(Note that I say the above as someone who was an accomplished classical musician, playing/performing internationally in several top US youth ensembles (orchestras/quintets), studied privately under a member of a Big 5 orchestra for eight years. I decided not to go the conservatory route or make it my career but did minor in music theory and history at an Ivy with a well respected musicology program.)

    Edited to add some actual skating content to my post:

    Best program representing the Baroque period of classical music, Denkova/Stavski's 2003 OD!!! http://www.youtube.com/watch?v=GsAhLiGTva8
    Last edited by BreakfastClub; 01-06-2013 at 02:41 AM.

  11. #51
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    Quote Originally Posted by Cherub721 View Post
    Beethoven's Seventh Symphony
    Duschenays

    Ravel's Bolero

    Leonova & Khvalko - can't find vid
    Thank you so much for the incredible list! Here is the video of L&K's version of Bolero

  12. #52

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    Quote Originally Posted by BreakfastClub View Post
    Man, y'all are way overthinking and overanalyzing this. Whoever said classical music is like porn is right. You know it when you hear it. I've never ever heard anyone debate the term "classical music." There is a classical period within the overarching genre of classical music that is epitomized by the music of Haydn, Mozart and early Beethoven , but to parse the definition of classical music over this and argue that Bach nor Brahms can be called classical composers is beyond ridiculous.

    This is much more accurate from wikipedia:

    The dates of the Classical period in Western music are generally accepted as being between about 1750 and 1820. However, the term classical music is used colloquially to describe a variety of Western musical styles from the ninth century to the present, and especially from the sixteenth or seventeenth to the nineteenth.

    Generally, I do consider most 20th century composers to still be in the colloquial "classical music" genre, Schoenberg, Berg, Stavinsky, Hindemith, Ravel, Poulenc, Vaughn Williams... in fact, the 20th century was the great age for American composers: Bernstein, Hanson, Piston, Copeland, Ives, Persichetti. There is absolutely not doubt that I would describe all of these composers as "classical."

    (Note that I say the above as someone who was an accomplished classical musician, playing/performing internationally in several top US youth ensembles (orchestras/quintets), studied privately under a member of a Big 5 orchestra for eight years. I decided not to go the conservatory route or make it my career but did minor in music theory and history at an Ivy with a well respected musicology program.)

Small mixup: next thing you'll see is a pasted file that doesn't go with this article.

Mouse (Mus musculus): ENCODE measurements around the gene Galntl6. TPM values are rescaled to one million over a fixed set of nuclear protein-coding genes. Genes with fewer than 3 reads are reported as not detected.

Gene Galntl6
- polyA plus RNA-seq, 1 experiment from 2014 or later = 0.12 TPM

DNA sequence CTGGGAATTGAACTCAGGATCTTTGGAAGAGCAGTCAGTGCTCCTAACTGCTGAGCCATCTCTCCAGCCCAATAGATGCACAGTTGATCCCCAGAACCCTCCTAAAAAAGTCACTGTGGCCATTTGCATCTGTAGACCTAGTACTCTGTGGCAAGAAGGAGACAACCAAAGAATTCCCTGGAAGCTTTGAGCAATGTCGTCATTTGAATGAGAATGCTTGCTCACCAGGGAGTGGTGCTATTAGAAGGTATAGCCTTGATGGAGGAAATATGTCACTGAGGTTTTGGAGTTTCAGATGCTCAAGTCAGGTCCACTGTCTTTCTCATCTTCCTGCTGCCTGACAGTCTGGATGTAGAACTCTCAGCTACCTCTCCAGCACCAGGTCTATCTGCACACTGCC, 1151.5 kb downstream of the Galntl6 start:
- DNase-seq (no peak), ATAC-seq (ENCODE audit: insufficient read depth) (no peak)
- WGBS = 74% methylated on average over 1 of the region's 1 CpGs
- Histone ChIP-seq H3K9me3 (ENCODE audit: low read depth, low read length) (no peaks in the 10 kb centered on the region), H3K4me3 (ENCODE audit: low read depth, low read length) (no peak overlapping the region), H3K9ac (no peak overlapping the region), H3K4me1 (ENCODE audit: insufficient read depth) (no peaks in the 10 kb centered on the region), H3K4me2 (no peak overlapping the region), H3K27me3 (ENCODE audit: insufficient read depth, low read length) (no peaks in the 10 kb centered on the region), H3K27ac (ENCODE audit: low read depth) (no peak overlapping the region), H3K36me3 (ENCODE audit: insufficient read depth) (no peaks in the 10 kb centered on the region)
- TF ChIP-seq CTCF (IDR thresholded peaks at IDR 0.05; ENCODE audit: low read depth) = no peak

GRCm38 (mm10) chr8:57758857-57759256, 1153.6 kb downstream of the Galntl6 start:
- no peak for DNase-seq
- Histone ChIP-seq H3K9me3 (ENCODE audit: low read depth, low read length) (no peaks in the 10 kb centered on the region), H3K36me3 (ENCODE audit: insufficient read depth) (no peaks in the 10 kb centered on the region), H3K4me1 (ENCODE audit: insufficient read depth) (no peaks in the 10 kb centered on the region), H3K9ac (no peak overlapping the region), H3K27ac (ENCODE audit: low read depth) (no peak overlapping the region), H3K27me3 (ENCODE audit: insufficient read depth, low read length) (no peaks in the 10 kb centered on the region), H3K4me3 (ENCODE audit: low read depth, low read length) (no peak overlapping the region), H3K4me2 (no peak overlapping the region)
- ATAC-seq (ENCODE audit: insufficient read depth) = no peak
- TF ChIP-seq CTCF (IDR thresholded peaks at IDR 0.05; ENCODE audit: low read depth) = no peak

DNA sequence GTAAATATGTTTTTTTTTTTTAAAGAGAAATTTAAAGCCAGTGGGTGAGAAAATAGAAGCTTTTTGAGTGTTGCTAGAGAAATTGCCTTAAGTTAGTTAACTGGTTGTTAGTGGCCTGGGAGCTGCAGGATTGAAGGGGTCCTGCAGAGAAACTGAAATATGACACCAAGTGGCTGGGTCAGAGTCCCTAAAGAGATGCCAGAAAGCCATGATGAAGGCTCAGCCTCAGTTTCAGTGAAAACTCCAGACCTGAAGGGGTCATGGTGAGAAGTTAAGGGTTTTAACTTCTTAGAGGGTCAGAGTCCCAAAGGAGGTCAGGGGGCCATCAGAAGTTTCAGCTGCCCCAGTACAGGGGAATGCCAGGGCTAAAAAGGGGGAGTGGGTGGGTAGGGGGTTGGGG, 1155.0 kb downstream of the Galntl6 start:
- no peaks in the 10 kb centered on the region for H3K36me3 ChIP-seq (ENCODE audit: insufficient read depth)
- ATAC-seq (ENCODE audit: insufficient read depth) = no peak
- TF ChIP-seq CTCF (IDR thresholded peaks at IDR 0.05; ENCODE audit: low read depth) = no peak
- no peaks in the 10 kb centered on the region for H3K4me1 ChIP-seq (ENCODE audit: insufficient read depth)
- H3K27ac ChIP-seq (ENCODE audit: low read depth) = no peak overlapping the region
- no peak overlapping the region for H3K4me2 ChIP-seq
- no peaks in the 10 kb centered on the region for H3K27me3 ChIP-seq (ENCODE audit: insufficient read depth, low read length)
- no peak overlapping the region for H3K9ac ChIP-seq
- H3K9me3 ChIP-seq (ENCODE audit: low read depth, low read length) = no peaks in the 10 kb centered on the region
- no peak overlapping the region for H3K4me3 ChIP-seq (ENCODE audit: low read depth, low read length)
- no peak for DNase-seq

Good clarification. And the term "classical" music with a lower case "c" is used to refer to the general genre of music, and the "Classical" period is usually denoted with a capital C.
    Edited to add some actual skating content to my post:

    Best program representing the Baroque period of classical music, Denkova/Stavski's 2003 OD!!! http://www.youtube.com/watch?v=GsAhLiGTva8
    Amen!

  13. #53
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    Quote Originally Posted by BreakfastClub View Post
    Best program representing the Baroque period of classical music, Denkova/Stavski's 2003 OD!!! http://www.youtube.com/watch?v=GsAhLiGTva8
    Yeah!


    More Valse Triste by Alissa Czisny:
    http://www.youtube.com/watch?v=zA158YOWQVE (TEB 2011, LP)


    Tchaikovski, Nutcracker:

    Shen/Zhao: http://www.youtube.com/watch?v=DHQRfNDX3kI (GPF 2004, LP)
    Bechke/Petov: http://www.youtube.com/watch?v=eWaSkMn25Kw (OG 1992, LP)
    Sasha Cohen: http://www.youtube.com/watch?v=6PddOi_Dmlc (WC 2005, LP)

  14. #54

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    Ilia Kulik skating to Grieg's piano concerto in A mnor- one of my favorites.

    http://www.youtube.com/watch?v=dpSOdJOusyE

  15. #55
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    Quote Originally Posted by BreakfastClub View Post




    Best program representing the Baroque period of classical music, Denkova/Stavski's 2003 OD!!! http://www.youtube.com/watch?v=GsAhLiGTva8
    A real standout - gorgeous program - we were so lucky to see it in person @ 2003 Worlds.

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    All I'm saying is, if you put Bach and Stravinsky and Verdi into the same genre/category, this genre would be too large and too diverse to be meaningful or insightful for the purpose of grouping and comparing with other genre (e.g., jazz, popular, folk, dance, music theater, modern). It becomes increasingly ambiguous and pointless if we are to put Leonard Bernstein, who did a little of everything, (as well as George Gershwin) into the class of "classical composers".